Court rules against violence at varsity

2015-09-23 09:40

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Pietermaritzburg - A High Court interdict was confirmed on Tuesday preventing students at all University of KwaZulu-Natal campuses from embarking on violent protests.

This follows weeks of unrest involving stoning, torching and damage to buses, cars and buildings, and fears for the lives of UKZN staff and non-protesting students.

The protests led to lectures being cancelled ahead of the spring holidays.

The interdict was not opposed, and a final order was granted by Judge Mahendra Chetty.

He was told that the commissioner of police had agreed to abide by the court ruling, which contains a clause ordering the police to assist security and risk management staff at UKZN to ensure that the terms of the interdict were implemented.

The acting registrar of UKZN, Deogratius Jaganyl, said in an affidavit that police had not addressed the unrest “with the full force and attention it requires”.

He also said students had not been deterred by the presence of police, the university’s security services and Proforce Security.

The interdict prevents the student representative councils and all students from assaulting, intimidating, harming or harassing any person.

It also prevents students from “barricading, restricting or interfering” with access points to UKZN premises, organising, instigating or co-ordinating unlawful gatherings or mass action, or taking part in such activities.

The students were also ordered to follow prescribed regulations and procedures in place at UKZN in addressing any grievances, planned marches, rallies, protests or demonstrations.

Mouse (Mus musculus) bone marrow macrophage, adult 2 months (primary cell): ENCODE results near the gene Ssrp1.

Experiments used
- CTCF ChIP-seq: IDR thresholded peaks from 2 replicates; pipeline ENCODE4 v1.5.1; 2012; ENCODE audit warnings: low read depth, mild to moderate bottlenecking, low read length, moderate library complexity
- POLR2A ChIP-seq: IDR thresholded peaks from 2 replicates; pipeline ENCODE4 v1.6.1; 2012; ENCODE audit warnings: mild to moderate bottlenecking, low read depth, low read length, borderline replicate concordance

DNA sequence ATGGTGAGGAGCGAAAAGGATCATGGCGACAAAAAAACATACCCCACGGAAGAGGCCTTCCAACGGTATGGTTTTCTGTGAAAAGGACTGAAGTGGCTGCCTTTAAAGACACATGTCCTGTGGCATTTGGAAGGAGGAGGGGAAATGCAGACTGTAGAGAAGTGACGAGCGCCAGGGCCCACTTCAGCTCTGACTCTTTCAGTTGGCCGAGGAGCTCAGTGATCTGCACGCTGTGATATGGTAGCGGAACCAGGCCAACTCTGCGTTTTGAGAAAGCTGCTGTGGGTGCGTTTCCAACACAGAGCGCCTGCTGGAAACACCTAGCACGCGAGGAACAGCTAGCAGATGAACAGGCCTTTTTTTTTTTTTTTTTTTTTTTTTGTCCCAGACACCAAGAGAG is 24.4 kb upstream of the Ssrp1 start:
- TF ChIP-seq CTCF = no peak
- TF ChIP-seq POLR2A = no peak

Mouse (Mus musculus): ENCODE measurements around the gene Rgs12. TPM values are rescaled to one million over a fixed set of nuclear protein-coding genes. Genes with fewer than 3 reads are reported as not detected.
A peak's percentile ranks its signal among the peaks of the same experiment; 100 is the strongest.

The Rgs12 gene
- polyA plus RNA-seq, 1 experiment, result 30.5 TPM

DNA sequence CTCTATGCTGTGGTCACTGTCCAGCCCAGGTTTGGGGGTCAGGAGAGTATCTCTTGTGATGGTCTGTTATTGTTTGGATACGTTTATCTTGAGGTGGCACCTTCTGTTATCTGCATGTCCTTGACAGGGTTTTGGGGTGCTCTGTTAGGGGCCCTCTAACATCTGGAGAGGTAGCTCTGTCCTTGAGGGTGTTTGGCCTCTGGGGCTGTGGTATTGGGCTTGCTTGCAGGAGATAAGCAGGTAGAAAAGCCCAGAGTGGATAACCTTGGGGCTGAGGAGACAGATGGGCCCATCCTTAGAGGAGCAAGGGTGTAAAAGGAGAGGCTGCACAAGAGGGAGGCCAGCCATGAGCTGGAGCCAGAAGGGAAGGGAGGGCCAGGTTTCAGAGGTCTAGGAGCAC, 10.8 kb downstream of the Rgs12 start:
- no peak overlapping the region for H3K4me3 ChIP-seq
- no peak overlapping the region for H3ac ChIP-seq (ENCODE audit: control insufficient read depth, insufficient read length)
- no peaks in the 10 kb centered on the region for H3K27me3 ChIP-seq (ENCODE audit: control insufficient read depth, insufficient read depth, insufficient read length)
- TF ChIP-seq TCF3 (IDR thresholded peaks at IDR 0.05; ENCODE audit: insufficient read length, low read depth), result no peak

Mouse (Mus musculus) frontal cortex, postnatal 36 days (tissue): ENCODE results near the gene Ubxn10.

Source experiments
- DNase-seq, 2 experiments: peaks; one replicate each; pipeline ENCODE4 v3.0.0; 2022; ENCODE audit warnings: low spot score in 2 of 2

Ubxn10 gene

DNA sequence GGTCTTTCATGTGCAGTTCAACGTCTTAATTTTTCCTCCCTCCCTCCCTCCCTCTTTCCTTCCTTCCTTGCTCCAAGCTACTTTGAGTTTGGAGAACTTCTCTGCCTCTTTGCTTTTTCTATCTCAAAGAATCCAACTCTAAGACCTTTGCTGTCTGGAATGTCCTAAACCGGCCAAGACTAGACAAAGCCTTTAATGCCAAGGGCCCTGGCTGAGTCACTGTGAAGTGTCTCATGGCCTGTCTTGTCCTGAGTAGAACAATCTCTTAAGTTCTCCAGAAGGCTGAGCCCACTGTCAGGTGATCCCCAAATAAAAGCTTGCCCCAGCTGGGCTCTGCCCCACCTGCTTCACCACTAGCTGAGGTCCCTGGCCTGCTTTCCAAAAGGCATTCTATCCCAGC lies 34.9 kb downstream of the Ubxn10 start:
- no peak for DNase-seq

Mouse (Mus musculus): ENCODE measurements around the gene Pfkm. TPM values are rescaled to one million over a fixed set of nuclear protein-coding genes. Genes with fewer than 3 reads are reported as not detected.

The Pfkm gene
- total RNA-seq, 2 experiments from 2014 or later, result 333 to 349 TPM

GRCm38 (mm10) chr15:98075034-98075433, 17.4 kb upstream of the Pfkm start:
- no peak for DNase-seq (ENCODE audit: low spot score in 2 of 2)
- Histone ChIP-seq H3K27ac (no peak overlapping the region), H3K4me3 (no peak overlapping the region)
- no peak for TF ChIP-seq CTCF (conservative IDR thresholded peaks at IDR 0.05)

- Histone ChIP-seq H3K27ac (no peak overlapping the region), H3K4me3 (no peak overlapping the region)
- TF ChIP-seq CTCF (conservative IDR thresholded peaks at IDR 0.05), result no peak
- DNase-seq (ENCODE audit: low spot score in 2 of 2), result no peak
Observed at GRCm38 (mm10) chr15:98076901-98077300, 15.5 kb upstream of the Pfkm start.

Students started rioting earlier this month at Edgewood campus in Pinetown, and the violence subsequently spread to Howard College, and the Westville and Pietermaritzburg campuses of UKZN. The damage caused to date, according to Weekend Witness, was estimated at around R30 million.

In his affidavit in support of an urgent interim interdict obtained on September 8, Jaganyl had said the initial grievances raised by protesting students at Edgewood had been over a lack of hot water, WiFi and security at residences.

His affidavit did not refer to any other grievances raised by students to date, dealing only with the violence at Edgewood, where the unrest started.

According to media reports, many students claimed to be unhappy about changes to the National Student Financial Aid Scheme, the quality of student accommodation, and the scrapping of the Registration Appeals Committee process, which allows students on financial aid to enter into agreements with the university to pay off their debts while continuing their studies.

Jaganyl said students’ protests have been a common occurrence at UKZN’s campuses for the past number of years.

“The protests are generally in relation to the same issues and are often sparked by radicals among students and usually take place at the beginning of the academic year,” he said.

Jaganyl added that UKZN had also been forced to launch an urgent high court application on February 15 this year, as a result of similar unrest. Despite a court order having already been obtained on that occasion, students from the various campuses remained intent on proceeding with the current protests, he said, adding that UKZN had a duty to protect its staff and other students against protest action, intimidation and harm.

He said the university’s experience was that students who may not necessarily belong to the same student group often sympathised with protest action and joined in. Protests usually spread quickly to other campuses.

Read more on:    court  |  protest  |  ukzn

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